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Law Firms Wasting Millions Thanks to R&D Tax Relief Blind Spot. 

Nearly 9 in 10 (87%) of law firms could be eligible for research and development tax relief but less than half have ever claimed.

Law firms are throwing away millions of pounds a year because nearly 9 in 10 companies could be eligible for tax relief on new services, specialist tax relief firm Catax revealed today.

In total, a massive 87% of businesses in the legal sector have developed new products or business processes in the past two years, research shows1.

This means they are in line for valuable R&D tax relief that the government provides to encourage innovation.

But despite 80% of firms knowing of R&D tax relief, only half (47%) report ever claiming it - either because they don’t think they qualify or they incorrectly believe that it could cost them money, the Catax study shows.

Incredibly, law firm executives underestimate the value of the average SME R&D tax relief claim by £29,167, according to the Censuswide survey.

Executives believed the average value to be just £16,833 when the true figure is £46,000 for firms in all sectors nationwide. Law firms report spending £178,002 on R&D on average.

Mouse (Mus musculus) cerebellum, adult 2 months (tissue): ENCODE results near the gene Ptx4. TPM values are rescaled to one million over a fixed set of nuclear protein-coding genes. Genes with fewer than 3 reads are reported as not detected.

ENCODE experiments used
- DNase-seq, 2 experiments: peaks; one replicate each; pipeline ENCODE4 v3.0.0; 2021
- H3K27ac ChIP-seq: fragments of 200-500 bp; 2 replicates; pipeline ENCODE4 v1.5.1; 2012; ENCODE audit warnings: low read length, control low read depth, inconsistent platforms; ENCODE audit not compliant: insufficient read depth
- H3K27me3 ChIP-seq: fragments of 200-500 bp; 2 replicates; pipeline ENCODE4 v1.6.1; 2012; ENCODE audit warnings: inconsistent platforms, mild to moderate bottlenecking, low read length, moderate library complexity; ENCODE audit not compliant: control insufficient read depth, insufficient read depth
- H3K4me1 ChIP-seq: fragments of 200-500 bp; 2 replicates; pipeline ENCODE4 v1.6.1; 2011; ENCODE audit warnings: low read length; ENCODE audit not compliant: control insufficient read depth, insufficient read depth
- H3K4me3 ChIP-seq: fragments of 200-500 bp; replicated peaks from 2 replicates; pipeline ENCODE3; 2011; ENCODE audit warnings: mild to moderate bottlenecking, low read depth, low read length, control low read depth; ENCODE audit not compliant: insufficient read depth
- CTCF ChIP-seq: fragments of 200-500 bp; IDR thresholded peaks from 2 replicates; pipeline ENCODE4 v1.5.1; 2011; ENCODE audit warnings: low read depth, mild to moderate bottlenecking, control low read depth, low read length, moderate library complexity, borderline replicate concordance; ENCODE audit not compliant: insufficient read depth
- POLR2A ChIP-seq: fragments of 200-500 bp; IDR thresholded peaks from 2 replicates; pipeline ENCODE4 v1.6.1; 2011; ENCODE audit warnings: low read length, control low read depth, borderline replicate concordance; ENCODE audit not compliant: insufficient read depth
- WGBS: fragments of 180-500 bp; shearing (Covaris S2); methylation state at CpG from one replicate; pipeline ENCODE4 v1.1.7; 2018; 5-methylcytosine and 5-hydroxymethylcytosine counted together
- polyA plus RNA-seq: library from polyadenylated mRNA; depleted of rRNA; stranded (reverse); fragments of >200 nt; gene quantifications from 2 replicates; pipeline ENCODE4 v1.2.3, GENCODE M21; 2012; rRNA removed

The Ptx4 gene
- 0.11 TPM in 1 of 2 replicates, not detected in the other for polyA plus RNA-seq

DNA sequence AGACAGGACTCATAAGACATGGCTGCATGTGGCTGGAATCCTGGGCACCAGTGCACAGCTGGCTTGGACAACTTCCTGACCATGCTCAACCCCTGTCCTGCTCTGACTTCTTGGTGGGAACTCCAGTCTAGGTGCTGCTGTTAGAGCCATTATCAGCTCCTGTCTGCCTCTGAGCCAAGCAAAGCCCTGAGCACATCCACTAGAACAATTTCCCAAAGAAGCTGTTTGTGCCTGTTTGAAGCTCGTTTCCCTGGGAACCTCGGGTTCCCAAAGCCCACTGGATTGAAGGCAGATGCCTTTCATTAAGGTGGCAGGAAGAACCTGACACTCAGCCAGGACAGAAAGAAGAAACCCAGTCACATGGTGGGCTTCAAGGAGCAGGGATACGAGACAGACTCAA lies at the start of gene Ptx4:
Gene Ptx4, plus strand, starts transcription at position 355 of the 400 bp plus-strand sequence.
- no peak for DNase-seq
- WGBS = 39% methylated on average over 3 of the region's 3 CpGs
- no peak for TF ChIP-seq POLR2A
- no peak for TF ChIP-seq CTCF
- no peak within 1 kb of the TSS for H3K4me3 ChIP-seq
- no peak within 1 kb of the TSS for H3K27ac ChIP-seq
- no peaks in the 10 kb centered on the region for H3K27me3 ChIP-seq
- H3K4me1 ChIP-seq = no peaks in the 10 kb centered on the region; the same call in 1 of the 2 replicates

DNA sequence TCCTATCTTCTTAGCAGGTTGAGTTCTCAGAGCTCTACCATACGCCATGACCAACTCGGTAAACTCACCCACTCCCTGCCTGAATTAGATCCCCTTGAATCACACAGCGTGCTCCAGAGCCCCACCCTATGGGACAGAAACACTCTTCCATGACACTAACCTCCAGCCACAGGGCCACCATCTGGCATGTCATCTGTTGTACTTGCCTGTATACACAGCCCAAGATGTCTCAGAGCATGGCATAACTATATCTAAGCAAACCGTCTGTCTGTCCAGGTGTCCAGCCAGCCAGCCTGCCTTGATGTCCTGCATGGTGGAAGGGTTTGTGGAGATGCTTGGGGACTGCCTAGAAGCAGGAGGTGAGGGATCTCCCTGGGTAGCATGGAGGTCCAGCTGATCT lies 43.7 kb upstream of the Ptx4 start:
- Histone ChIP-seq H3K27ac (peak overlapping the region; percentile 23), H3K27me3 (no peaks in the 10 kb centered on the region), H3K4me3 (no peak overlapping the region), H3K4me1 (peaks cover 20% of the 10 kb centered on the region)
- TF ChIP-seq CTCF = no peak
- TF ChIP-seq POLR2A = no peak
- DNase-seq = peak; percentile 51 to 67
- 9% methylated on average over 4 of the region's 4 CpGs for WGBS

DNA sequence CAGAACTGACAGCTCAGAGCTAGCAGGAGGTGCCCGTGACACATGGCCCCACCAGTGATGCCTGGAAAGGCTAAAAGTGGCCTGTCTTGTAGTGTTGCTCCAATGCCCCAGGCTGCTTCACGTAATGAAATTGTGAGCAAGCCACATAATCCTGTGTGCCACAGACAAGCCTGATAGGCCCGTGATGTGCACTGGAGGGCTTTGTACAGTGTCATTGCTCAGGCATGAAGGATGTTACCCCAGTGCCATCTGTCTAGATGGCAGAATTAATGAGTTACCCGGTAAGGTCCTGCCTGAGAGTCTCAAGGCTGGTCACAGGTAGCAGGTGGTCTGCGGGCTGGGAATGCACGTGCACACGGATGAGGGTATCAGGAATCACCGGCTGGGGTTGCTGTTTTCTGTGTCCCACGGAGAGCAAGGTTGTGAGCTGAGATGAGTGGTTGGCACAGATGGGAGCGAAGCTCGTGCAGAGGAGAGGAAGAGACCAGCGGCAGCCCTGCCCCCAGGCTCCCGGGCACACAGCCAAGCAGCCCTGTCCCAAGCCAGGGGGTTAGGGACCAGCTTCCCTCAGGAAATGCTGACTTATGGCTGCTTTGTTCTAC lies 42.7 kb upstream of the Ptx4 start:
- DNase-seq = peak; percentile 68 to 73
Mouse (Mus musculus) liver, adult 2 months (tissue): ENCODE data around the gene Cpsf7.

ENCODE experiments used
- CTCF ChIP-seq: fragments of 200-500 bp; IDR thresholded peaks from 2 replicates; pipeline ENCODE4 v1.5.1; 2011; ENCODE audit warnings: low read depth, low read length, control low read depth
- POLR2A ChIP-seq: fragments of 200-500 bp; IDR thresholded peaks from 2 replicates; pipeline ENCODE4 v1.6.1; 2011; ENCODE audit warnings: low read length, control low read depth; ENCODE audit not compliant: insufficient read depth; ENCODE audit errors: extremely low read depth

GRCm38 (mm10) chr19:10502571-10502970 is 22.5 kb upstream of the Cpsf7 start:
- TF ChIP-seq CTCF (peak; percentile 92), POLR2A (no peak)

R&D doesn’t even have to have been successful to qualify and claims can be backdated at least two years2.

Catax CEO, Mark Tighe, commented:

“The number of law firms who report developing a new service is relatively high.

“The national average is around 78.5% of business so the legal sector is punching well above the mean with 87%.

“It just goes to show R&D is not all about lab coats and multi-national companies, and the R&D doesn’t even have to have been successful to qualify.

“This means nearly all law firms should be looking at what they can claim. Cost benefit doesn’t come into it because most good R&D tax relief firms will work on a commission basis.”

R&D tax credits can help to reduce a limited company’s corporation tax bill or be claimed as a cash sum reimbursement from the HMRC. R&D tax relief only applies to those businesses that are liable for corporation tax, including businesses making a loss.

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